“There is nothing at this time to indicate this act was terrorism,” he said. “At this time, we are checking video surveillance cameras.”

When asked why this incident wasn’t being characterized as terror, (Lake Wales Police Deputy Chief Troy) Schulze said, “We don’t know what the person was trying to achieve.”

And that’s the rub. Unless and until we get some evidence that gives us insight into the motivation behind any act of violence, we can’t call it terrorism, regardless of the identity of the perpetrator. This is one of the key lessons that I try to convey to my students when I teach on terrorism.

I’ve written about this before, most recently following last fall’s horrific mass shooting in Las Vegas. Even now, after four months of intense investigation, police there are no closer to understanding why Stephen Paddock meticulously planned and executed his attack on concert goers from the window of his high-rise hotel room.

So, did a middle-aged white guy carry out an act of domestic terrorism in Florida last night? Maybe. But maybe not.

Now on to this week’s look back at terrorism history:

  • Jan. 22, 1997 — Martinton, Ill.: Authorities raid the home of accused Ku Klux Klan member Ricky Salyers, a former Marine, discovering 35,000 rounds of heavy ammunition, armor piercing shells, live ammunition for grenade launchers, and other military gear. He was also believed to be a member of Black Dawn, an underground group of far-right anti-government extremists inside the US military.
  • Jan. 23, 2001 — Yemen: A Yemeni airliner is hijacked with 91 passengers aboard, including the US ambassador.
  • Jan. 24, 2011 — Moscow: A suicide bombing at Domodedovo airport kills 36 and wounds 180. Imarat Kavkaz, a Chechen group, claims responsibility.
  • Jan. 25, 1976 — Lisburn, Northern Ireland: A bomb planted by Loyalist paramilitaries at the Hibernian Social Club kills two Catholic civilians.
  • Jan. 26, 2009 — Democratic Republic of the Congo: Attacks are carried out on several villages leaving 36 civilians dead. Democratic Forces for the Liberation of Rwanda are believed responsible.
  • Jan. 27, 1975 — London: The Irish Republican Army plants seven bombs at locations across the city, resulting in minimal damage or injuries. An IRA bomb goes off in Manchester, injuring 26 people.
  • Jan. 28, 1982 — Italy: Police rescue US Army Brigadier Gen. James Dozier who was kidnapped by the Red Brigades six weeks earlier.

Troll level: Expert

40-nuclearosis

North Korea got in some expert-level trolling today in response to this week’s meteor in Michigan and last week’s incoming missile alert false alarm in Hawaii.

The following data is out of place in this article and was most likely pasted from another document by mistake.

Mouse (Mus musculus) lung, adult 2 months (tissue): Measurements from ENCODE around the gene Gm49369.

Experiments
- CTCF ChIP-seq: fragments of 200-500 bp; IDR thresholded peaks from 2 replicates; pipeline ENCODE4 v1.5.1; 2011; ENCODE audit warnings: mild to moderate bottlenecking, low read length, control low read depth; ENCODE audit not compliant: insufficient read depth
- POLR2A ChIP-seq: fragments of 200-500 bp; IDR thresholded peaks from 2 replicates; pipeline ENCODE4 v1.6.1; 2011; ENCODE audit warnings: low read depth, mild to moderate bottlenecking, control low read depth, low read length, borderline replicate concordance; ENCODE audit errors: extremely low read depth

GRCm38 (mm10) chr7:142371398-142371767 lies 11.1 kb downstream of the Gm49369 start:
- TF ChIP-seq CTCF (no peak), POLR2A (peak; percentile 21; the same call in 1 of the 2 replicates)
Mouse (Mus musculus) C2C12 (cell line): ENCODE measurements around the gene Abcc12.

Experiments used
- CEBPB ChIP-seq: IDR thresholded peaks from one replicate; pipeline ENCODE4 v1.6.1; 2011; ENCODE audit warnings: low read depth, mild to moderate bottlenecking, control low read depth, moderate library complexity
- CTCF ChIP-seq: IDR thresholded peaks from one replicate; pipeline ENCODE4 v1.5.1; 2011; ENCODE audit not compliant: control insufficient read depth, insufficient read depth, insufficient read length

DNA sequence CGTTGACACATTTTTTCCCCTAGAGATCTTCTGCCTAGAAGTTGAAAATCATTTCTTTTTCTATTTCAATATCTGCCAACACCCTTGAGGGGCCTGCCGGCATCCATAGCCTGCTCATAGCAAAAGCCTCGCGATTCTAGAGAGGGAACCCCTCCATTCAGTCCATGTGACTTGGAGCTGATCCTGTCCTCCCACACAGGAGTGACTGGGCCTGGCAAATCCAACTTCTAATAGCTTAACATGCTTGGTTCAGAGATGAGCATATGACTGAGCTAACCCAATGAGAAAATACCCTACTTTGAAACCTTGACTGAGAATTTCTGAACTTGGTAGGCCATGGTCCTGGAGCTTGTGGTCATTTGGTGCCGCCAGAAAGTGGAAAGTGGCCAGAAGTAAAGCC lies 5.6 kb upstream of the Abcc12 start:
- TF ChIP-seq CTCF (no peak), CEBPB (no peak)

The Korean Central News Agency, North Korea’s state-run news service, issued a press release mocking the United States for suffering from a case of “nuclear-phobia” after those events triggered public fears that America was under possible North Korean attack:

Pyongyang, January 19 (KCNA) — Nuclear-phobia by the nuclear force of the DPRK has now caused a tragicomedy in the U.S.

On January 16 a meteor fell from the sky between Ohio and Michigan with a great bang, brightening the sky.

This sparked off the explosive postage of stories about the “fireball in the nocturnal sky” on the U.S. internet websites.

Internet users admitted that they worried the meteor in question could have been a nuclear bomb flown from north Korea.
A twitter user posted words that when meteor brightened the sky between Ohio and Michigan, all internet network users hoped that it would be a meteor, not north Korea’s missile.

Another twitter user wrote that it was sad to have taken the meteor as a bomb flown from north Korea and to have hurried the car in fear.

Lots of people were reported to have greatly worried about it, taking the meteor as an attack from north Korea.

A people said that it was greatly relieving that the meteor did not pass the sky last weekend when there was a misinformation about the flight of a nuclear bomb.

What was all the more irony was the fuss in Hawaii on January 13.

At 08:07 citizens and tourists on Hawaii received all at the same time the ballistic missile threat warning which urged them to evacuate as there was ballistic missile threat and which stressed that it was not just training.

The citizens and tourists in great disarray went busy evacuating amid the heightened fear and delusion of persecution about the nuclear force of the DPRK.

What is all the more ridiculous is that the U.S. Federal Communications Commission put it that the ballistic missile attack evacuation warning which threw the whole of Hawaii in a great chaos was caused by a mistake of a man who pressed the button during shift period.

Good thing the United States knows what to do with cases of nuclear-phobia. Or, as it was diagnosed back in the ’50s, “nuclearosis.”

But don’t worry, there really is nothing to fear. After all, risk is a regular part of life. And your hair will grow back.